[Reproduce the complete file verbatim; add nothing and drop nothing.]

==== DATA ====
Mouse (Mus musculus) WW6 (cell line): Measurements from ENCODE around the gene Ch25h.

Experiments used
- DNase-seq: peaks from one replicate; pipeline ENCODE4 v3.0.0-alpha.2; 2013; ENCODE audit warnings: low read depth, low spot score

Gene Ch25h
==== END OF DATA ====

Mouse (Mus musculus) WW6 (cell line): Measurements from ENCODE around the gene Ch25h.

Experiments used
- DNase-seq: peaks from one replicate; pipeline ENCODE4 v3.0.0-alpha.2; 2013; ENCODE audit warnings: low read depth, low spot score

Gene Ch25h